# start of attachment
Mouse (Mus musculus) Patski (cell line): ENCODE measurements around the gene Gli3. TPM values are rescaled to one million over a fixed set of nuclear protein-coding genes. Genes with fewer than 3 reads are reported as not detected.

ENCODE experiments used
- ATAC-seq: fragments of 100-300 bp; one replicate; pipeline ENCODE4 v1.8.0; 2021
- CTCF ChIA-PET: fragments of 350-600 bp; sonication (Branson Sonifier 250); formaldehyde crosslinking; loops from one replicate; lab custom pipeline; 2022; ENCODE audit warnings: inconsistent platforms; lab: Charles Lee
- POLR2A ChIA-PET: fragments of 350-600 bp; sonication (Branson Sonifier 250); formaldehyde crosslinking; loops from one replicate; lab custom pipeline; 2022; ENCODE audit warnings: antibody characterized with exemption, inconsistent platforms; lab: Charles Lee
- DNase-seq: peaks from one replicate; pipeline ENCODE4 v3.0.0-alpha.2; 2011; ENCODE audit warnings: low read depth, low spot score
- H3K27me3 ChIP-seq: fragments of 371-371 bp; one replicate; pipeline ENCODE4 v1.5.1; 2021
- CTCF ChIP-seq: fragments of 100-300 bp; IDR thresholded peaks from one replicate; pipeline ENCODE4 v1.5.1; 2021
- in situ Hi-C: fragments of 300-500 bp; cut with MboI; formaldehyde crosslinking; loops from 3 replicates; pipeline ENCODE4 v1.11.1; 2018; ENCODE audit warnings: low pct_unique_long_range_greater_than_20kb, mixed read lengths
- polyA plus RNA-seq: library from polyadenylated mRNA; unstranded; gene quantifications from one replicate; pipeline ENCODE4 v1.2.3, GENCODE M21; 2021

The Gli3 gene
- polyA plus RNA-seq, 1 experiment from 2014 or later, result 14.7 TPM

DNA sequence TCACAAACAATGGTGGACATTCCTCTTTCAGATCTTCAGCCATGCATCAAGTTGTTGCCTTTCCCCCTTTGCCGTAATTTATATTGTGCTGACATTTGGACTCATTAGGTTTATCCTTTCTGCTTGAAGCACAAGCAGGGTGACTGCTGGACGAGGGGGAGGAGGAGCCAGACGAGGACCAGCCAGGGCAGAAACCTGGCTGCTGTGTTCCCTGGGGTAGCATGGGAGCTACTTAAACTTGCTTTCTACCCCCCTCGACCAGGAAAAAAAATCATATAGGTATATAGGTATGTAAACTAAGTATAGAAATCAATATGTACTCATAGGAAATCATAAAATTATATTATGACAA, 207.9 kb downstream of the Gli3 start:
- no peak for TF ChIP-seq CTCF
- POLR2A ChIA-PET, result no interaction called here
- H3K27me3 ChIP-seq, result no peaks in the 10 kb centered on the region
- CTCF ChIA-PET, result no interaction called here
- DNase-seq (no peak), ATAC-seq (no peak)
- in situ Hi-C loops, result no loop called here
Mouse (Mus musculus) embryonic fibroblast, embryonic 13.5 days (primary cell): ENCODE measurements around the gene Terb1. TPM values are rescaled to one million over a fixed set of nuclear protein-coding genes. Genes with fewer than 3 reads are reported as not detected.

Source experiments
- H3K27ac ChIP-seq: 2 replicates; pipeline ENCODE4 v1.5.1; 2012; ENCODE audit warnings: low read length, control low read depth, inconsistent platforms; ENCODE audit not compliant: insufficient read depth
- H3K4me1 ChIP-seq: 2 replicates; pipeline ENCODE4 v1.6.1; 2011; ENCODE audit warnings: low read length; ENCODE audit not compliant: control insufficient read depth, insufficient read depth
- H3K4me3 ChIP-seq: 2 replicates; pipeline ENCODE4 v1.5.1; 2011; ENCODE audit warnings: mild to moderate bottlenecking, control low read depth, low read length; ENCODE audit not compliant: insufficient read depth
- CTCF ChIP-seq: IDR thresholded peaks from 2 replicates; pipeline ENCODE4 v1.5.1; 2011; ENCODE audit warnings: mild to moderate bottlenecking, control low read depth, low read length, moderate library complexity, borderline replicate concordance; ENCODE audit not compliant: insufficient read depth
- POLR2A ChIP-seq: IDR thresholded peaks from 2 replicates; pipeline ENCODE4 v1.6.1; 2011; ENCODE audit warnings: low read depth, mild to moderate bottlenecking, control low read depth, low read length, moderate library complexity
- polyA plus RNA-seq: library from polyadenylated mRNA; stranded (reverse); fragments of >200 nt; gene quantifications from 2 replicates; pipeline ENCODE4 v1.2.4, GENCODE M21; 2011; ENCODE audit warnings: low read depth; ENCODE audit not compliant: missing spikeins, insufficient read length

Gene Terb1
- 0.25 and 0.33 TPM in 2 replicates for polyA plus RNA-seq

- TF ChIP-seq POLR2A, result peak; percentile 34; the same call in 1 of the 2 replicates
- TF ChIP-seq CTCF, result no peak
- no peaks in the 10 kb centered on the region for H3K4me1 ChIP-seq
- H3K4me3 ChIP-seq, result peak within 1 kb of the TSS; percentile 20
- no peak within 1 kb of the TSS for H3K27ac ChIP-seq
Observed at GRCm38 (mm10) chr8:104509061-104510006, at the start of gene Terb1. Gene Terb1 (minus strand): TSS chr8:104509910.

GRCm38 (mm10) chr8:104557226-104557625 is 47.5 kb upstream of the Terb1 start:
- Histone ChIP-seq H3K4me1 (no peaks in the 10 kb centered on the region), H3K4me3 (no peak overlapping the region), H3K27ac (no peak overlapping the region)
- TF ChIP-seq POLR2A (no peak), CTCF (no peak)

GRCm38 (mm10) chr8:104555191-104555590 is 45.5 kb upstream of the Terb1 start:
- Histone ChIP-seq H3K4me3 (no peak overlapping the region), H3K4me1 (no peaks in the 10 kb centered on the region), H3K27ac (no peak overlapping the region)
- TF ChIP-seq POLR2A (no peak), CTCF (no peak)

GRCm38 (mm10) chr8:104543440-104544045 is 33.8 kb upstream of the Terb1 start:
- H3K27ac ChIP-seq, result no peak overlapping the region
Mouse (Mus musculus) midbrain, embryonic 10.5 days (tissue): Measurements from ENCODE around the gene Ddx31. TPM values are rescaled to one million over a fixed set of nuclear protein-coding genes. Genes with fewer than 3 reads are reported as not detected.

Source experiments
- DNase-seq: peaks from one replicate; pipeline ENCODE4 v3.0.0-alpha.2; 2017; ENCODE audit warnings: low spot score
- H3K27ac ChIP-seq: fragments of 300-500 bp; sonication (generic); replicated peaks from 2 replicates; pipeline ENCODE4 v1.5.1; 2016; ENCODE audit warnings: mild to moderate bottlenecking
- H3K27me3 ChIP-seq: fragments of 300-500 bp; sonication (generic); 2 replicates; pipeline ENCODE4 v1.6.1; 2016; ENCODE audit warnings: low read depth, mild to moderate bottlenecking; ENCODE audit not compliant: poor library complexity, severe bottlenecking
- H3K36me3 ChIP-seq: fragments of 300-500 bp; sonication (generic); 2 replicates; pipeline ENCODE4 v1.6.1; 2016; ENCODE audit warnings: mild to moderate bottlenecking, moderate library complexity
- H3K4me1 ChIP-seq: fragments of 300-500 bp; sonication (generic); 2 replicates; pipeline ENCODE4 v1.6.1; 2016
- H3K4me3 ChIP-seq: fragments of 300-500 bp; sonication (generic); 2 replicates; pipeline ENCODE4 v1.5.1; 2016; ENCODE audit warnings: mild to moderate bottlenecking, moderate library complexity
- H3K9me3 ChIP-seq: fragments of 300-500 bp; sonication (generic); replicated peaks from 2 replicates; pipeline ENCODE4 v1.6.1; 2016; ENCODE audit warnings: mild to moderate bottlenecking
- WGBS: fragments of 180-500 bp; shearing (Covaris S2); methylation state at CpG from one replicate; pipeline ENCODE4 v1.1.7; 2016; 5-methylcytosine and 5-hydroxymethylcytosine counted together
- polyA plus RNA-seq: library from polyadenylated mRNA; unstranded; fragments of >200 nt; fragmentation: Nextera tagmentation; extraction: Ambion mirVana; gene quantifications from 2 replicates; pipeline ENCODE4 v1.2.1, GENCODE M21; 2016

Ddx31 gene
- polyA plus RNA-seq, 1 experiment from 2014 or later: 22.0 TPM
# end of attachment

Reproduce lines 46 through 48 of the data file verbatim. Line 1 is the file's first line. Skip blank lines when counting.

- DNase-seq: peaks from one replicate; pipeline ENCODE4 v3.0.0-alpha.2; 2017; ENCODE audit warnings: low spot score
- H3K27ac ChIP-seq: fragments of 300-500 bp; sonication (generic); replicated peaks from 2 replicates; pipeline ENCODE4 v1.5.1; 2016; ENCODE audit warnings: mild to moderate bottlenecking
- H3K27me3 ChIP-seq: fragments of 300-500 bp; sonication (generic); 2 replicates; pipeline ENCODE4 v1.6.1; 2016; ENCODE audit warnings: low read depth, mild to moderate bottlenecking; ENCODE audit not compliant: poor library complexity, severe bottlenecking